Motivation and Purpose

Tony Hewitt and Meghan Boland

Woman wearing red coat, holding book and coffee as she walsk through university grounds
Figure 3. You will experience academic, cultural, emotional, financial, intellectual, and social adjustments at university. (2020). Note. Image by Andrea Piacquadio used under CC0 licence.

Introduction

Motivation is a common challenge for university students throughout their degree. University courses are often 3-5 years of full-time study (and longer for part-time students), which is a significant period of time to remain highly motivated. Your sense of purpose for studying will often provide a beacon of light in the darkest times, so it is important to understand and remember why you are here!

“The only difference between success and failure is the ability to take action.”
– Alexander Graham Bell

How to get motivated

Motivation can be intrinsic and come from an internal drive for personal satisfaction, enjoyment or benefit, or it can be an extrinsic, external drive to provide benefits to others, gain material wealth/possessions, or secure a specific job. Your values are often associated with intrinsic motivations whereas your goals are often attached to extrinsic motivations.

Identify your values and set goals

Motivation is what drives you to achieve what needs to be done. However, if you cannot see the benefits associated with a task, you may be unmotivated to achieve it. Studies have also shown that motivated students perceive academic workloads to be less than unmotivated students – that is, they don’t feel overwhelmed by the same amount of work.

To help understand your motivations in life, reflect on the following questions:

  • What is really important to you in life?
  • What are you aspiring to achieve (personal and professional goals)?
  • Identify a motivator for each goal (intrinsic or extrinsic)
  • Are your goals specific, realistic and achievable?
  • What are your short-term goals – next hour, day, or week?

If you struggled to answer these questions, don’t despair. JCU has a great resource that can help you unpack your values, motivations and direction through the interactive You and Your Career module.

Sense of Purpose and Study

A sense of purpose is to find or enact your personal purpose in life in order to realise a satisfying future. It is overarching and often associated with aspects of empowerment, motivation and drive, and a willingness to sacrifice in the support of a higher purpose. For these reasons, it is an important to understand your sense of purpose in relation to higher education study.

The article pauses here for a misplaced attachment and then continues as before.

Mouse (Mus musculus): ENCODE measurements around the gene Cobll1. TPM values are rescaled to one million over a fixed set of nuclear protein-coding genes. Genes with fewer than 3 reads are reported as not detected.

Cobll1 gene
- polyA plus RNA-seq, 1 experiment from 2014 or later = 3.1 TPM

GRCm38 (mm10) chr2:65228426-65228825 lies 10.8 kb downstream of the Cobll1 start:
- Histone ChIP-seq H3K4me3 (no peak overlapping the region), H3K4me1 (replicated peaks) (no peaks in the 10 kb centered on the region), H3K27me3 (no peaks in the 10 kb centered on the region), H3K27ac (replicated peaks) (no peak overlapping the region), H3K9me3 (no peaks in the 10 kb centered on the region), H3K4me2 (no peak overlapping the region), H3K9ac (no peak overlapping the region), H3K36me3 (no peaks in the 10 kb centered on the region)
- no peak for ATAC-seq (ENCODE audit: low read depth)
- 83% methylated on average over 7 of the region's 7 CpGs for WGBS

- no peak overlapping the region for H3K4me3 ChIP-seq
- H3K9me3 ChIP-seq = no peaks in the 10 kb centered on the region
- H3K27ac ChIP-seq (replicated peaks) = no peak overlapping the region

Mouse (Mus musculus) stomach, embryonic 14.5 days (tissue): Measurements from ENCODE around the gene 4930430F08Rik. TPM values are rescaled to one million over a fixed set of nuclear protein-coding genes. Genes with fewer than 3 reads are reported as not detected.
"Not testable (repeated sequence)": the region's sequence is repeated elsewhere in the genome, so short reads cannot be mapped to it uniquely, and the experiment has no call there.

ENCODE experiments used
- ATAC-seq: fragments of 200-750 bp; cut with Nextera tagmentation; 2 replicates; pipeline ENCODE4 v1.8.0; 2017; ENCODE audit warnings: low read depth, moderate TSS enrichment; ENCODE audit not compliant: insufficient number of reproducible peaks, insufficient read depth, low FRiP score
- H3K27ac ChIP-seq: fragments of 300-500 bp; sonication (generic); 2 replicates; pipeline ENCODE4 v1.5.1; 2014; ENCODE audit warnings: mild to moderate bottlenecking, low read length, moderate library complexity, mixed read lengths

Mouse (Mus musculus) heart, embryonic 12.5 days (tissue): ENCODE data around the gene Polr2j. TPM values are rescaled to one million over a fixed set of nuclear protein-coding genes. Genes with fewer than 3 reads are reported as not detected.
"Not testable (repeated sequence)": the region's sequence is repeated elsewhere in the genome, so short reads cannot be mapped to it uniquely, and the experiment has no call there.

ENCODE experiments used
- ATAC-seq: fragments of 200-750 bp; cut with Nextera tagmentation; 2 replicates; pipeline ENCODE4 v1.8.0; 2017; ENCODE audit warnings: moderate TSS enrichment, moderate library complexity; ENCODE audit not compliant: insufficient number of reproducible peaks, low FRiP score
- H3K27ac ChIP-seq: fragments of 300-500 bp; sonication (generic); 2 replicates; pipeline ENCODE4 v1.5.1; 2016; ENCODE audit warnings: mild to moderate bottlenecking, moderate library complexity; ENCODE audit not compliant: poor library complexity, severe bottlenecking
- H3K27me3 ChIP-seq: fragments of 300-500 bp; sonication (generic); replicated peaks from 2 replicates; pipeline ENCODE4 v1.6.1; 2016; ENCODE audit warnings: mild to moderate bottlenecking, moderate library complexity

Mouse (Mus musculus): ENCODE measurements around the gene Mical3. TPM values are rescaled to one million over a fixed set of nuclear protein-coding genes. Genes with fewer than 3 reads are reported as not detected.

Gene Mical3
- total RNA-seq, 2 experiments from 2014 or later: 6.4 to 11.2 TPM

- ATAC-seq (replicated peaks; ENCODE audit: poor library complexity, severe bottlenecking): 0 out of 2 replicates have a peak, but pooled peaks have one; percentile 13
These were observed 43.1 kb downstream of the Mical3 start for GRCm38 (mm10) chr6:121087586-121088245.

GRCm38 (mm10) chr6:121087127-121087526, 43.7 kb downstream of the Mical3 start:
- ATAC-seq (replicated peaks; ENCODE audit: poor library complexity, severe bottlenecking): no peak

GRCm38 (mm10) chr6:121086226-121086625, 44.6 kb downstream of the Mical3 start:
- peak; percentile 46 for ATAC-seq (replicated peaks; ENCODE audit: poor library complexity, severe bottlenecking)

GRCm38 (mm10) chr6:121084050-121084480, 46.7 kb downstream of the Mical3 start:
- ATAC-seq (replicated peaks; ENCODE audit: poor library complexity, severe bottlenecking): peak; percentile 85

Your sense of purpose is intrinsically unique to you and is influenced by your journey prior to study. Some students know from an early age exactly what they want to do with their life. Some students don’t know until after they start study, and many students change course while studying.  This reflects the fact that your sense of purpose changes as you grow and you learn new things about the world and yourself. A higher education exposes students to new perspectives, theories, experiences and people, which can alter their original purpose and path. This altered worldview can be exciting and revelatory, but can also create anxiety and uncertainty if it undermines your original sense of purpose. The takeaway message is that it is normal and ok to not have it all figured out – just remain open to possibilities as they evolve.

 

Activity

Students decide to study at university for a range of extrinsic (external) and intrinsic (internal) reasons, which can impact on their sense of purpose and motivation levels. Review the list below of common reasons that students decide to go to university to see if any of them resonate with you.

  • Someone told me to do it (family/friends)
  • To prove to others that I can do it
  • I want to change my financial future
  • I want to make a difference in the world
  • I like learning new things
  • I wasn’t sure what else to do
  • I want to gain more self-confidence
  • I missed educational opportunities in the past
  • The degree will be useful in my current job/widen work options/increase promotion opportunities
  • I want to be respected and recognised for my intellectual capacity
  • To prove to myself that I can do it
  • I want to gain educational qualifications
  • It will help kickstart my dream career
  • To widen my intellectual interests and skills
  • It is the right time in my life
  • I want to challenge myself
  • I want to meet new people with the same interests.

References

James Cook University. (2021). GetReady4Uni: Module 3 – Motivation and Purpose. https://www.jcu.edu.au/getready4uni/motivation-and-purpose

License

Icon for the Creative Commons Attribution-NonCommercial-ShareAlike 4.0 International License

Foundations of Academic Success by Tony Hewitt and Meghan Boland is licensed under a Creative Commons Attribution-NonCommercial-ShareAlike 4.0 International License, except where otherwise noted.

Share This Book